Full disclosure: Yes, I've been heard to gripe and moan about traveling to Starkville and Auburn and Oxford.
But they're family. You might not want to spend Thanksgiving at Uncle Rudy's, but you go. He's family. You have a history.
History doesn't count for much any more. Not in the fast-changing, big-bucks world of college football.
The SEC is on the verge of moving into Texas and it's not going to stop there.
Twenty years ago, the SEC was doing just fine as a 10-team league. But adding Arkansas and South Carolina got us a championship football game and, as an aside, made geographic sense.
Arkansas also brought a rabid basketball fan base, which was a needed counterweight to Kentucky. South Carolina was at least a scenic drive for Tennessee fans.
I don't think TV sets were the driving force then. The Columbia and Little Rock markets aren't game-changers.
For some SEC schools, it's a good thing there wasn't a TV much less a TV market when the league was spawned in the 1930s.
Think Auburn would have gotten in? Hey, you already get Birmingham and Mobile with Alabama.
Mississippi State and Ole Miss? The Jackson market ranks No. 90. They're all yours Conference USA.
Nashville tunes in for the Vols. Who needs Vanderbilt?
But in the absence of ESPN the SEC somehow formed and bonded and thrived. Now Toomer's Corner, The Swamp, The Grove and cowbells are a part of us, too.
We have a history with Archie Manning and Steve Spurrier and Pistol Pete and Kyle Macy. Dwayne Schintzius may have been a goofball but he was our goofball.
By now, Razorbacks and Gamecocks are part of our history too.
Unless a legal threat by one or more frightened Big 12 schools intervenes, Texas A&M is about to stretch the SEC to the southwest.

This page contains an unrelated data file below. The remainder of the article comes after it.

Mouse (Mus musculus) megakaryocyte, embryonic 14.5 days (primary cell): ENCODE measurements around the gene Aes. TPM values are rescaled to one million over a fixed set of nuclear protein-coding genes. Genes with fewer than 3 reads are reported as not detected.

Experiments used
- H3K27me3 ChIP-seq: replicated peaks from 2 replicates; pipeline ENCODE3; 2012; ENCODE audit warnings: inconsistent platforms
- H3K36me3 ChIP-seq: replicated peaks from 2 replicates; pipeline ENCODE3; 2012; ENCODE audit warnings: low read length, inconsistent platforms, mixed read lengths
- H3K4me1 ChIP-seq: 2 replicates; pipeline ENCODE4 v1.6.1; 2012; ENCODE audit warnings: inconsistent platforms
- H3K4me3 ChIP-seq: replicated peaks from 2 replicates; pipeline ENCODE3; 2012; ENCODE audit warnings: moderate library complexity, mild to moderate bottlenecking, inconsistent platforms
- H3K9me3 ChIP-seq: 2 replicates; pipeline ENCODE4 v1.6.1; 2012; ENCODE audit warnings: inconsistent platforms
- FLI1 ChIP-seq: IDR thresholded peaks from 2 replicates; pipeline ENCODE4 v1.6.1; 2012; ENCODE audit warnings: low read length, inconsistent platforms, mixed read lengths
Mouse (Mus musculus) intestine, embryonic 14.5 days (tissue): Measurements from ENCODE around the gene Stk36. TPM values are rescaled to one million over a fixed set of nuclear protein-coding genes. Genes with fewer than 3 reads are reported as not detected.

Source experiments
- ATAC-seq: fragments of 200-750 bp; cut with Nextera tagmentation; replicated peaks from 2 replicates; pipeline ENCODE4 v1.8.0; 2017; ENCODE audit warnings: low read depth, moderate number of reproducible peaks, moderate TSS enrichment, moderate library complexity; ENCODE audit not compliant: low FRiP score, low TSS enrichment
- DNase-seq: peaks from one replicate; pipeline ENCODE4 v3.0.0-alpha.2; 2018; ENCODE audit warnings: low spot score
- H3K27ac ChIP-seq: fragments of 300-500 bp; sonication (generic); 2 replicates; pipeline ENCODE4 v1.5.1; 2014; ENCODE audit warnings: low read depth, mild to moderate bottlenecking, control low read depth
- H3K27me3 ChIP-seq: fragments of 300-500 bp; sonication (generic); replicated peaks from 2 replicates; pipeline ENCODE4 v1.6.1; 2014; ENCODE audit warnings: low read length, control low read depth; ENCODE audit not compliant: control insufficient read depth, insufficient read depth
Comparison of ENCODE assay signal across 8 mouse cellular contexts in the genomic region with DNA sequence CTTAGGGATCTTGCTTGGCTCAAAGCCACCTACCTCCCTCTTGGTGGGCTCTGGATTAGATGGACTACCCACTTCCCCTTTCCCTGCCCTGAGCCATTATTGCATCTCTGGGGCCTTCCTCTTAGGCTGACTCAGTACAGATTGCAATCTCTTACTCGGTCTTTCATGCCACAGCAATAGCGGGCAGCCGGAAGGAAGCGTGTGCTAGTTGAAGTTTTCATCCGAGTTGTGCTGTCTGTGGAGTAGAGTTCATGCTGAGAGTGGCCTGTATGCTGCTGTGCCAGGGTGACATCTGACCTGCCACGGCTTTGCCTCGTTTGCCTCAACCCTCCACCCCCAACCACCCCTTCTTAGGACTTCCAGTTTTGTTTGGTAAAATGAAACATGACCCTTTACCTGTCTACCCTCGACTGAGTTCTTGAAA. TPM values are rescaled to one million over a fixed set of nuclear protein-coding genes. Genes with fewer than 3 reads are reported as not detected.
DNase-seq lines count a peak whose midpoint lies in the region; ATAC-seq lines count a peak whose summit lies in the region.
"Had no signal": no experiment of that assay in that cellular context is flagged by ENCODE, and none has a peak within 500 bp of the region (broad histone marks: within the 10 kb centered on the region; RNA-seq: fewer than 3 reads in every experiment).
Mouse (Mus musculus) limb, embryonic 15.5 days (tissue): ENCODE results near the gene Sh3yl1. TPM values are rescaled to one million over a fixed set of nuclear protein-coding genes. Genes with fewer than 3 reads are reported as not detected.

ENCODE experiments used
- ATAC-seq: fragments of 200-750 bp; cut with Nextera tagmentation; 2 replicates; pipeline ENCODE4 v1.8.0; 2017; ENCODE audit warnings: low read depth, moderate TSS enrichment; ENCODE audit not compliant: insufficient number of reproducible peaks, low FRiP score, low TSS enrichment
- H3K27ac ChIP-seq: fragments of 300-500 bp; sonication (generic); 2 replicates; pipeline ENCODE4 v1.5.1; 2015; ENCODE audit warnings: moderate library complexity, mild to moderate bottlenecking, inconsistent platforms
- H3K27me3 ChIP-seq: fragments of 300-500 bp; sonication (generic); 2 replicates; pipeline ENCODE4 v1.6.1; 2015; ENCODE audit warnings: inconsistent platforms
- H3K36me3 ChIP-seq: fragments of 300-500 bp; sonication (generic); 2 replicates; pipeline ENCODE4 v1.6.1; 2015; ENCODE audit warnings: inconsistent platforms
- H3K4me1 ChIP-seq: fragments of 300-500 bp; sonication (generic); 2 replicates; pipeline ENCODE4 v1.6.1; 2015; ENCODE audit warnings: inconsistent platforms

There's no telling which direction a 14th member — and possibly 15th and 16th — will stretch it.
What we know is that it won't be anybody logical in the Southeast. Those TV markets are already on board.
The ACC folks, especially those with the untapped markets in North Carolina and Virginia don't seem interested. So it might be Missouri or West Virginia. If only New York University had a football program.
But the bigger the SEC gets, the more the family concept suffers.
In a 14-team league, how often would Tennessee play anybody in the West? As it stands now, the Vols go four years without seeing old rivals Ole Miss, LSU or Auburn. If it gets to 16, we might hear a stadium calling the Hogs just once a decade.
Even at 14, the SEC should expand the conference schedule from eight to nine games. The downside would be Tennessee fans can forget about marquee series with teams like Notre Dame or UCLA.
Nothing against Texas A&M. The Aggies can match just about anyone when it comes to tradition.
I've been there and let me tell you it's not an easy trip from Knoxville or Lexington. In comparison, Starkville is just around the bend.
But that's beside the point, really. The point isn't who actually goes there. The point is who watches on TV.